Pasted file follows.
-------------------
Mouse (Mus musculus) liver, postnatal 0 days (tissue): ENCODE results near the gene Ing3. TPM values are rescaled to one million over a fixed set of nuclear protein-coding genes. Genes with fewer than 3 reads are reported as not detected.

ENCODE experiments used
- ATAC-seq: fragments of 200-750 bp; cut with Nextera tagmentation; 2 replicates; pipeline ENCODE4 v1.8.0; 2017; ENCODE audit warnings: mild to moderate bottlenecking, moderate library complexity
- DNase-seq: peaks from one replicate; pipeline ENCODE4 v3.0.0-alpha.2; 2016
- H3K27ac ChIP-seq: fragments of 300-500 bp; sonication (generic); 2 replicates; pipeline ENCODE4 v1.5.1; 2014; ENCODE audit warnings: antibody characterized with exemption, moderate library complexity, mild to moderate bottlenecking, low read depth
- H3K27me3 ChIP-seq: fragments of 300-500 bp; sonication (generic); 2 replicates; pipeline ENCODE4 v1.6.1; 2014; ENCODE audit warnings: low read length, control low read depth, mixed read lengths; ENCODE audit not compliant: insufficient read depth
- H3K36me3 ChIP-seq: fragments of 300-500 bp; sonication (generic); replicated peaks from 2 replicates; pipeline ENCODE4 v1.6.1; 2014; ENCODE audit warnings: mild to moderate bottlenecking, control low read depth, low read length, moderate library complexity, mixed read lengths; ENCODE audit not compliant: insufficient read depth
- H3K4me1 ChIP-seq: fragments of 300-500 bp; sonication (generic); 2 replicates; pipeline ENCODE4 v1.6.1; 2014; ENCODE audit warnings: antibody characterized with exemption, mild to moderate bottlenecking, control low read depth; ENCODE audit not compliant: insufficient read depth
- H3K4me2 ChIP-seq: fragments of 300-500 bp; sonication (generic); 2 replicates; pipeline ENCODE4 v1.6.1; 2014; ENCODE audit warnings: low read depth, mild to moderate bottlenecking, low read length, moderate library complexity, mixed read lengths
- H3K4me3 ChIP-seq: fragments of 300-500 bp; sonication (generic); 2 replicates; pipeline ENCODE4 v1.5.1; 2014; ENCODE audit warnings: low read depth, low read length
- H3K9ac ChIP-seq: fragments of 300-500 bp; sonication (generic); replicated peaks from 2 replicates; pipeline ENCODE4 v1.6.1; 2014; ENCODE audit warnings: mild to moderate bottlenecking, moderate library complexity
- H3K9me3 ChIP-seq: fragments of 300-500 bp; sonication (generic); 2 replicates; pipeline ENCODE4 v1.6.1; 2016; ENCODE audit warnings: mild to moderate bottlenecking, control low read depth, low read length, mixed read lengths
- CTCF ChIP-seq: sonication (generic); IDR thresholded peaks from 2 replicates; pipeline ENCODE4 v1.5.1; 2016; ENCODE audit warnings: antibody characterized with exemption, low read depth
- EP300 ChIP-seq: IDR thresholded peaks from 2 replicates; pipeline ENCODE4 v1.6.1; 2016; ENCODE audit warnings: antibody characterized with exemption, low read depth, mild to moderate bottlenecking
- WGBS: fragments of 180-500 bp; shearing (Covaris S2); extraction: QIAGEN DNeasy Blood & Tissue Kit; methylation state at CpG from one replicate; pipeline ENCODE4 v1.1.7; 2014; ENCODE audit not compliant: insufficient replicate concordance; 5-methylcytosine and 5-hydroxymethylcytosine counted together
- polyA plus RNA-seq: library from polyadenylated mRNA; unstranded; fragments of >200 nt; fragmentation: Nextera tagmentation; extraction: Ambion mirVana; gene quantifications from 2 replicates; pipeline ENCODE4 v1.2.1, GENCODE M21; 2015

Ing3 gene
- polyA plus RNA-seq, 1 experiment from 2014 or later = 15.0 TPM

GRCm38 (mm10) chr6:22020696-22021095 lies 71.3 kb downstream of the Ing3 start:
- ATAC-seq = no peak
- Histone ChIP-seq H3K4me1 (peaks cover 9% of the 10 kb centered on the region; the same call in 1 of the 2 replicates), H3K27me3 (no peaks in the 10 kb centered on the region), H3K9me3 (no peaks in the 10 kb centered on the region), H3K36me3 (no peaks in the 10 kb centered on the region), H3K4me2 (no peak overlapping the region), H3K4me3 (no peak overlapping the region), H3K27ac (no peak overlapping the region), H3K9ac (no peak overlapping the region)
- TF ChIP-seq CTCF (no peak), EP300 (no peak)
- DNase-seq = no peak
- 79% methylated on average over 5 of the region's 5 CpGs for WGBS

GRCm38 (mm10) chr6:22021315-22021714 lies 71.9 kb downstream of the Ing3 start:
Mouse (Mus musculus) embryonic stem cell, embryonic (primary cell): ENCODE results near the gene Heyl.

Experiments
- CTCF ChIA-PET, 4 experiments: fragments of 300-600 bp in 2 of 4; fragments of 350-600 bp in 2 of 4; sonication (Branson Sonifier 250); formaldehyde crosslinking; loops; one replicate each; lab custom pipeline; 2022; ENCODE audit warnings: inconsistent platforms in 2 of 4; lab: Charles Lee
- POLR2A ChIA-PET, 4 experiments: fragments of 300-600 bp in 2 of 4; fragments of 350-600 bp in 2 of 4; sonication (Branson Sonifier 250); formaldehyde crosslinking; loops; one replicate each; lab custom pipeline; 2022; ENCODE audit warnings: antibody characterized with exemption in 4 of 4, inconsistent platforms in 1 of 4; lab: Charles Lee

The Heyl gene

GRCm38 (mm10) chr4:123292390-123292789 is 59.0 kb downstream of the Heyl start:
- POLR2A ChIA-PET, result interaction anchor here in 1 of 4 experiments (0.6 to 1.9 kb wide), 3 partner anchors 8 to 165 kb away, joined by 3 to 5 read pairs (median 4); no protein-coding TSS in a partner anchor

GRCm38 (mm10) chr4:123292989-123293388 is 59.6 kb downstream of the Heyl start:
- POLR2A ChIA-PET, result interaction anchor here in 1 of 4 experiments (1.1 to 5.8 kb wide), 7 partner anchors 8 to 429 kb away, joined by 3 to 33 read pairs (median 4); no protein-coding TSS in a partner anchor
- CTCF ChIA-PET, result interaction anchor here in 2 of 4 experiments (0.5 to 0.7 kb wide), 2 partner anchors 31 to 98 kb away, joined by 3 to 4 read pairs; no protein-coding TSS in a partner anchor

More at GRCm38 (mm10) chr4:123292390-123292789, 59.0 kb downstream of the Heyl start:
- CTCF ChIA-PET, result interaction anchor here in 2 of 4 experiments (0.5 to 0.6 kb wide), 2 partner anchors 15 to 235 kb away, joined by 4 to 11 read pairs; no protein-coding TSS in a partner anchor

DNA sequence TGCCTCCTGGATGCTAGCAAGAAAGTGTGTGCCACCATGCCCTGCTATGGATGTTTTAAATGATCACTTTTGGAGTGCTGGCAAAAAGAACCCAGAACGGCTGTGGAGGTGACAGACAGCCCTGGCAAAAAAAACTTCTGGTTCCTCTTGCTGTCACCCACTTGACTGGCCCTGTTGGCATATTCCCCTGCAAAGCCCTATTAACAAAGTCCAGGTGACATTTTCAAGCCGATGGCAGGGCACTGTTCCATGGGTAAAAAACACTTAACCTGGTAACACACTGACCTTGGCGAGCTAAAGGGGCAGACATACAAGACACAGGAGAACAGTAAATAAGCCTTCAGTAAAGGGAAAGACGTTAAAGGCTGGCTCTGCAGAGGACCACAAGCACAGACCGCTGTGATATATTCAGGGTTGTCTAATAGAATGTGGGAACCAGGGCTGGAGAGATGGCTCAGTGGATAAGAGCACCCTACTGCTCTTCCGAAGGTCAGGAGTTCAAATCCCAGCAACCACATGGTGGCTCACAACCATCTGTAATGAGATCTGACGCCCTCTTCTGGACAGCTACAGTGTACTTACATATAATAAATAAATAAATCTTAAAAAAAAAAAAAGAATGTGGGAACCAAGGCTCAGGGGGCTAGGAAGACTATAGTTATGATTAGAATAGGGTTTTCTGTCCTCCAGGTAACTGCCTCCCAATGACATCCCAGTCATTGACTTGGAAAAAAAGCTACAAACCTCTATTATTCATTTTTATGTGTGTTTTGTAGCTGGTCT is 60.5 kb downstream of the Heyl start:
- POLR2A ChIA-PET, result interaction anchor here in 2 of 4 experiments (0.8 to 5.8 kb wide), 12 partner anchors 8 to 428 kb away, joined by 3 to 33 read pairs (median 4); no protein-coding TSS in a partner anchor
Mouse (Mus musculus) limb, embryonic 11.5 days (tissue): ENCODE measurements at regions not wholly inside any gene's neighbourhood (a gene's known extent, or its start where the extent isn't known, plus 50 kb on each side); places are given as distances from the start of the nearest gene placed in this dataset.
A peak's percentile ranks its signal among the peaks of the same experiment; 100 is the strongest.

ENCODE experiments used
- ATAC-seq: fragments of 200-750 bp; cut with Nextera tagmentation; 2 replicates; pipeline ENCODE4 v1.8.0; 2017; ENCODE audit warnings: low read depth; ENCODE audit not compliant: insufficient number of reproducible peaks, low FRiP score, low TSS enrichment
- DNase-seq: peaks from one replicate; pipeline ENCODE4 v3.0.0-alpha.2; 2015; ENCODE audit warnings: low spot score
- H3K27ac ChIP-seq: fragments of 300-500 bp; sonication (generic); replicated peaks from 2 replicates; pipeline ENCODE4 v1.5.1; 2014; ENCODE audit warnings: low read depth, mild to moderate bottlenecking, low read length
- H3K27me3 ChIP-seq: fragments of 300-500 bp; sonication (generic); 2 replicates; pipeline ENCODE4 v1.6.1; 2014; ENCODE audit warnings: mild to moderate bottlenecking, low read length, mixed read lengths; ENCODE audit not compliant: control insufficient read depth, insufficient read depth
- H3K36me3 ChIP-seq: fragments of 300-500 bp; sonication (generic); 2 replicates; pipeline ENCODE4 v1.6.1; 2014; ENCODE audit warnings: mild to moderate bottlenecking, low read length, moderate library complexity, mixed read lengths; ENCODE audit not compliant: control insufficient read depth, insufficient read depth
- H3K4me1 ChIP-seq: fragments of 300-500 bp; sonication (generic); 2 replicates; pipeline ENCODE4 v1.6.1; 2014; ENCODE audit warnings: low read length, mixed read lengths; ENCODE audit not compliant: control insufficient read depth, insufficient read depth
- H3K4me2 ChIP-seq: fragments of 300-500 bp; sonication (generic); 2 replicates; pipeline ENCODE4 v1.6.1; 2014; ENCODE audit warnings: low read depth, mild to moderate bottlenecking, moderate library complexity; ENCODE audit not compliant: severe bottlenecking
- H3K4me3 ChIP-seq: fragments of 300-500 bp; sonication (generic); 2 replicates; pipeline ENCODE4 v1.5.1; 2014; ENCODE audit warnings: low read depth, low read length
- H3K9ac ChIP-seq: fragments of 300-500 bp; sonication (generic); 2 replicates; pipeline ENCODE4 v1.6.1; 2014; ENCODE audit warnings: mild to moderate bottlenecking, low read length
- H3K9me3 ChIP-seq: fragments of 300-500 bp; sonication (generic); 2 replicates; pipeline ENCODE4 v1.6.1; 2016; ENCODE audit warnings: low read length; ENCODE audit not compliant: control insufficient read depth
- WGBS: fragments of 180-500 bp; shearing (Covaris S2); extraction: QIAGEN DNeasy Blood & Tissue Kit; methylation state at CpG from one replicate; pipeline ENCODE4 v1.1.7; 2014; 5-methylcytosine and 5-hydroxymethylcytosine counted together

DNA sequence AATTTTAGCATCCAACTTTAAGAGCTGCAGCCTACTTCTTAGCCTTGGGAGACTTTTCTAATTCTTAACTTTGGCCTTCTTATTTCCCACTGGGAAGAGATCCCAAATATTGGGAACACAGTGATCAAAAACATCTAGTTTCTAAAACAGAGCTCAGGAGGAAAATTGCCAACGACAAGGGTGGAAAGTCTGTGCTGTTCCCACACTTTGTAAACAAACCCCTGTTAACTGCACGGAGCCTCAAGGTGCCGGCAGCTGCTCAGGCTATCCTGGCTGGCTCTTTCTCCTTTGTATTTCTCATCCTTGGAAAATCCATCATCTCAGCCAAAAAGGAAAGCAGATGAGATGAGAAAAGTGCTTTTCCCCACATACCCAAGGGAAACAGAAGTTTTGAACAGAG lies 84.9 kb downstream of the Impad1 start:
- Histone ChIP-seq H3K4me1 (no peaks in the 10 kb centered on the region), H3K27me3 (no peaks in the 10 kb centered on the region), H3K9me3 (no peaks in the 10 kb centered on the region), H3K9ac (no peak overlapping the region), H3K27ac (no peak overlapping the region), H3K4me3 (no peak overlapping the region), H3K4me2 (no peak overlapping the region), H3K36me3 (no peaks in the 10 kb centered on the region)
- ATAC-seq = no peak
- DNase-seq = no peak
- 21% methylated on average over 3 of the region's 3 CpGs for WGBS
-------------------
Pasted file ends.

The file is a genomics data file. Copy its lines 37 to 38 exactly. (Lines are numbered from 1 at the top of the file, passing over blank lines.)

- CTCF ChIA-PET, result interaction anchor here in 2 of 4 experiments (0.5 to 0.6 kb wide), 2 partner anchors 15 to 235 kb away, joined by 4 to 11 read pairs; no protein-coding TSS in a partner anchor

DNA sequence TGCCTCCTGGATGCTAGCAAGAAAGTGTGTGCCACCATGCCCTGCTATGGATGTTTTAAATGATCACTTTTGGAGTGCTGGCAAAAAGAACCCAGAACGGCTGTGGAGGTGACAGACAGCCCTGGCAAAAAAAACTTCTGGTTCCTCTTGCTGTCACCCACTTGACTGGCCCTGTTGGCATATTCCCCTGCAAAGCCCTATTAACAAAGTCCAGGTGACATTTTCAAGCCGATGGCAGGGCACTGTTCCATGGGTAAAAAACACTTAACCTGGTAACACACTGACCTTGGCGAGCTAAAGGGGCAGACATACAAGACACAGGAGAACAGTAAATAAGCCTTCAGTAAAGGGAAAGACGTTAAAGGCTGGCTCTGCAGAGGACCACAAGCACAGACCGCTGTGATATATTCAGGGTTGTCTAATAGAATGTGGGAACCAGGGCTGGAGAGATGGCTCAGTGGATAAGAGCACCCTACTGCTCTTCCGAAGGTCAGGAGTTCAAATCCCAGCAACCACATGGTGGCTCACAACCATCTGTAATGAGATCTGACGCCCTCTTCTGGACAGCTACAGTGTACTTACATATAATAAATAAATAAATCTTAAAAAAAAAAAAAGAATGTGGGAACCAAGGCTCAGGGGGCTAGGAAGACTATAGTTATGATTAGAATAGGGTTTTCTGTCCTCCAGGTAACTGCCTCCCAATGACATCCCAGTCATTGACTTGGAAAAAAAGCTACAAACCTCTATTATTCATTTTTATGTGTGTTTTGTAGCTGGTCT is 60.5 kb downstream of the Heyl start: